#7 @swissspidy
11 months ago

#38643 is an area where something like this would have been useful. For #38218 specifically I suggested using a new class.

One thing that bugs me about this patch here is that it would make transitioning to a new translation system (still dreaming of MessageFormat) much harder because of all the new functions and classes.

I like keeping it simple with _noop() and translate_noop().


@schlessera Would you mind using .diff file extensions next time so we have syntax highlighting here in Trac? Thanks :-)

#8 @schlessera
11 months ago

One thing that bugs me about this patch here is that it would make transitioning to a new translation system (still dreaming of MessageFormat) much harder because of all the new functions and classes.

I think that this should not be an issue, because the added functions are basically lazy wrappers around translate(). They don't do any translation themselves, and when you would change the backend implementation for translate(), theses lazy variations are taken care of automatically.

I like keeping it simple with _noop() and translate_noop().

I don't think that's simpler. It is simpler code in the implementation, but then makes every single usage of it more complex as a result, as you are splitting up the usage into two separate steps, and are making this much more error-prone.

Would you mind using .diff file extensions next time so we have syntax highlighting here in Trac? Thanks :-)

Uh, sure, I wasn't aware of that distinction. Had mostly avoided Trac before... ;)

@schlessera
11 months ago

No changes, just added .diff extension for syntax highlighting.

@schlessera
11 months ago

No changes, just added .diff extension for syntax highlighting.

#9 @jnylen0
11 months ago

  • Milestone changed from Awaiting Review to 4.9
  • Owner set to jnylen0
  • Status changed from new to assigned

I think something like this is badly needed (/wp/v2?context=help likely has even worse performance), and the approach in the patches so far is reasonable.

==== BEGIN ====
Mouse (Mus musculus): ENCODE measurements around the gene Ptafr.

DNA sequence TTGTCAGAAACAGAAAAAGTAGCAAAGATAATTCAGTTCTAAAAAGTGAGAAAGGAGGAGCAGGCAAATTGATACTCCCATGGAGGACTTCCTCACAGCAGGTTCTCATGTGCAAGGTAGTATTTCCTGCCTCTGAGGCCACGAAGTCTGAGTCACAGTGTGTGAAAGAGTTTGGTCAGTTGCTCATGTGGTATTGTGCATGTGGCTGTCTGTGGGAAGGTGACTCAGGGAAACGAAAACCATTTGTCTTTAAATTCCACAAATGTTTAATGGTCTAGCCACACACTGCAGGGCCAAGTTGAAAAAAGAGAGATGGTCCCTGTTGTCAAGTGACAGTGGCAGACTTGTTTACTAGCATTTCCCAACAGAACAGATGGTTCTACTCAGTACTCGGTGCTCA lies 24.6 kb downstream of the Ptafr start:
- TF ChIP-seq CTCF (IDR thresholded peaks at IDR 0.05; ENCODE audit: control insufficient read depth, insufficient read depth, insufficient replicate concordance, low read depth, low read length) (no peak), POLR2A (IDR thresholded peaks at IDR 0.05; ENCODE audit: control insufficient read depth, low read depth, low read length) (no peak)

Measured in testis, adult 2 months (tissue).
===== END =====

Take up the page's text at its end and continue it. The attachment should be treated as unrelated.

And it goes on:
I'll plan to take a closer look for 4.9.

This ticket was mentioned in Slack in #core by jeffpaul. View the logs.


9 months ago

This ticket was mentioned in Slack in #core by jeffpaul. View the logs.


9 months ago

This ticket was mentioned in Slack in #core-restapi by schlessera. View the logs.


9 months ago

#13 @JPry
9 months ago

  • Keywords needs-refresh added

I think the entire premise of this ticket is great. Translations are the kind of thing that are ubiquitous within WordPress, and yet they definitely need to be more performant. I'm +1 for adding the lazy functions and translation proxies that @schlessera proposed. I could foresee using these functions within personal projects to write more performant code.

When looking at this patch locally, it seems that it no longer applies cleanly to trunk, so it should be refreshed.

This ticket was mentioned in Slack in #core-restapi by kadamwhite. View the logs.


9 months ago

@schlessera
9 months ago

Refresh of the REST API practical application

#15 @schlessera
9 months ago

  • Keywords needs-refresh removed

I refreshed the patch that applies the lazily evaluated translations to the REST API, so that it applies cleanly again.

The actual tranlsation code is still good and doesn't need a refresh.

All tests are passing.

Thanks @JPry for testing the patches!

This ticket was mentioned in Slack in #core by jeffpaul. View the logs.


9 months ago

#17 @kadamwhite
9 months ago

  • Keywords early added
  • Milestone changed from 4.9 to Future Release

As much as I'd like this to land, after discussion with @swissspidy and @rmccue we'd like more review from @ocean90 than we have time for today—punting to early in the next release cycle.

@schlessera
8 weeks ago

Direct change to default translation mechanism

#18 @schlessera
8 weeks ago

As a follow-up to the discussions I had with some of the core folks at WCUS, I produced a new patch 41305.all-in.diff that skips producing alternate translation functions, and immediately changes the default translation functions to return lazily-translated proxies instead.

Why not to play it safe (as the first patch does)?

The reasoning behind this is that this change has such a big impact on performance that we shouldn't start with a compromise that only makes it opt-in. We should properly investigate the expected amount of problems this might cause to plugins and mitigate any breakage to the best of our abilities, as this will benefit all WordPress users in a substantial way in the long term. The discussions at WCUS led to the conclusion that these are probably only edge cases and that the change is important enough to warrant contacting a few plugin authors that might be impacted.